Welcome to the roaring 2020s, the artificial intelligence decade – GreenBiz

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Ive long believed the most profound technology innovations are ones we take for granted on a day-to-day basis until "suddenly" they are part of our daily existence, such as computer-aided navigation or camera-endowed smartphones. The astounding complexity of whats "inside" these inventions is what makes them seem simple.

Perhaps thats why Im so fascinated by the intersection of artificial intelligence and sustainability: the applications being made possible by breakthroughs in machine learning, image recognition, analytics and sensors are profoundly practical. In many instances, the combination of these technologies completely could transform familiar systems and approaches used by the environmental and sustainability communities, making them far smarter with far less human intervention.

Take the camera trap, a pretty common technique used to study wildlife habits and biodiversity and one that has been supported by an array of big-name tech companies. Except what researcher has the time or bandwidth to analyze thousands, let alone millions, of images? Enter systems such as Wildlife Insights, a collaboration between Google Earth and seven organizations, led by Conservation International.

Wildlife Insights is, quite simply, the largest database of public camera-trap images in the world it includes 4.5 million photos that have been analyzed and mapped with AI for characteristics such as country, year, species and so forth. Scientists can use it to upload their own trap photos, visualize territories and gather insights about species health.

Heres the jaw-dropper: This AI-endowed database can analyze 3.6 million photos in an hour, compared with the 300 to 1,000 images that you or I can handle. Depending on the species, the accuracy of identification is between 80 and 98.6 percent. Plus, the system automatically discounts shots where no animals are present: no more blanks.

Expect workers in 2020 to begin seeing these effects as AI makes its way into workplaces around the world.

At the same time, we are certainly right to be cautious about the potential side effects of AI. That theme comes through loud and clear in five AI predictions published by IBM in mid-December. Two resonate with me the most: first, the idea that AI will be instrumental in building trust and ensuring that data is governed in ways that are secure and reliable; and second, that before we get too excited about all the cool things AI might be able to do, we need to make sure that it doesnt exacerbate the problem. That means spending more time focused on ways to make the data centers behind AI applications less energy-intensive and less-impactful from a materials standpoint.

From an ethical standpoint, I also have two big concerns: first, that sufficient energy is put into ensuring that the data behind the AI predictions we will come to rely on more heavily isnt flawed or biased. That means spending time to make sure a diverse set of human perspectives are represented and that the numbers are right in the first place. And second, we must view these systems as part of the overall solution, not replacements for human workers.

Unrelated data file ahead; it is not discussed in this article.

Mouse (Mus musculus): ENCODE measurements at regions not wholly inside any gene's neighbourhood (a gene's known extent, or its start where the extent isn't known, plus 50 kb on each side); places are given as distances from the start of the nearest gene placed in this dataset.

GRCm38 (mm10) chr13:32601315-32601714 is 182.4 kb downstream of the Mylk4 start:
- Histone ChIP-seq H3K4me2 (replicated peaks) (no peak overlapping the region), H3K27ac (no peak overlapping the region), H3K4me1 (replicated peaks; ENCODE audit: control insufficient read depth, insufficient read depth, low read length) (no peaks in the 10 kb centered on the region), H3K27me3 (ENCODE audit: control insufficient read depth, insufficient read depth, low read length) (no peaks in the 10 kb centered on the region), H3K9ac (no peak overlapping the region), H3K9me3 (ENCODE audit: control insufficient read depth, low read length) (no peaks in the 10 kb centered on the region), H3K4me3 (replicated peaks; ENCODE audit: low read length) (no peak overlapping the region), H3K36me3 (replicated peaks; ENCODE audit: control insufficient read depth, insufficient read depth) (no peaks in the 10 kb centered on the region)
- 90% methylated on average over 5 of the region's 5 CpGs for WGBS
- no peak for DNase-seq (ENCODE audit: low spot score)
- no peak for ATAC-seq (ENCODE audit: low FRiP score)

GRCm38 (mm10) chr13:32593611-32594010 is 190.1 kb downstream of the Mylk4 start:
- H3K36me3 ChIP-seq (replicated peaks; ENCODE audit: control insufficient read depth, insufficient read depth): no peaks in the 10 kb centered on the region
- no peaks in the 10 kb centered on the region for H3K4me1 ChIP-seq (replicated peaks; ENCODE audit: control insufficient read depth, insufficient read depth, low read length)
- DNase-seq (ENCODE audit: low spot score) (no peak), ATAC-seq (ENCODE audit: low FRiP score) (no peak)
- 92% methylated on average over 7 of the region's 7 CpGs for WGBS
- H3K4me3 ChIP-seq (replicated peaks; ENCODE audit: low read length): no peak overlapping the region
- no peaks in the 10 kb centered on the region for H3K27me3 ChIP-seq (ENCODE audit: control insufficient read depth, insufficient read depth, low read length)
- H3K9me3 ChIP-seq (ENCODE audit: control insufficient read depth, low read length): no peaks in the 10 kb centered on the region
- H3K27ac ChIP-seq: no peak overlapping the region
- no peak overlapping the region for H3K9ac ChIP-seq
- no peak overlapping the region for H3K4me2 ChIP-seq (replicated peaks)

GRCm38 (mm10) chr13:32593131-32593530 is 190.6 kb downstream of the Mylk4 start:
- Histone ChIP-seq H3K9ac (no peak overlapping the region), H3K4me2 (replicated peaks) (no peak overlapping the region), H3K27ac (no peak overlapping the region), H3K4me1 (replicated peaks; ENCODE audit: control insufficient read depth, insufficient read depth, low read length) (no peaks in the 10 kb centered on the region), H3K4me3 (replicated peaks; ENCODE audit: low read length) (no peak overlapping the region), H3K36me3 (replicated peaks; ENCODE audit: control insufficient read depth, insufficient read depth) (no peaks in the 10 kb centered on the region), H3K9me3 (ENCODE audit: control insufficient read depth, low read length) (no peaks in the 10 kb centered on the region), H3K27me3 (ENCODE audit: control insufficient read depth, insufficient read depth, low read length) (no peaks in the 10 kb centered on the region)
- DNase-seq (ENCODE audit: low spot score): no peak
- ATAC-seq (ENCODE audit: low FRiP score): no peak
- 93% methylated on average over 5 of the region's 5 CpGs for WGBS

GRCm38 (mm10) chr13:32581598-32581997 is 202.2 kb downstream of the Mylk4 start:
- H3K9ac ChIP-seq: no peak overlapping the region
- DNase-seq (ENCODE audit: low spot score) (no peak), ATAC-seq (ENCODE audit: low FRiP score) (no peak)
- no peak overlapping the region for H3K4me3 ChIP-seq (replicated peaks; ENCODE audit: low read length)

As IBMs vice president of AI research, Sriram Raghavan, puts it: "New research from the MIT-IBM Watson AI Lab shows that AI will increasingly help us with tasks such as scheduling, but will have a less direct impact on jobs that require skills such as design expertise and industrial strategy. Expect workers in 2020 to begin seeing these effects as AI makes its way into workplaces around the world; employers have to start adapting job roles, while employees should focus on expanding their skills."

Projections by tech market research firm IDC suggest that spending on AI systems could reach $97.9 billion in 2023 thats 2.5 times the estimated $37.5 billion spent in 2019. Why now? Its a combination of geeky factors: faster chips; better cameras; massive cloud data-processing services. Plus, did I mention that we dont really have time to waste?

Where will AI-enabled applications really make a difference for environmental and corporate sustainability? Here are five areas where I believe AI will have an especially dramatic impact over the next decade.

For more inspiration and background on the possibilities, I suggest this primer (PDF) published by the World Economic Forum. And, consider this your open invitation to alert me about the intriguing applications of AI youre seeing in your own work.

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Welcome to the roaring 2020s, the artificial intelligence decade - GreenBiz

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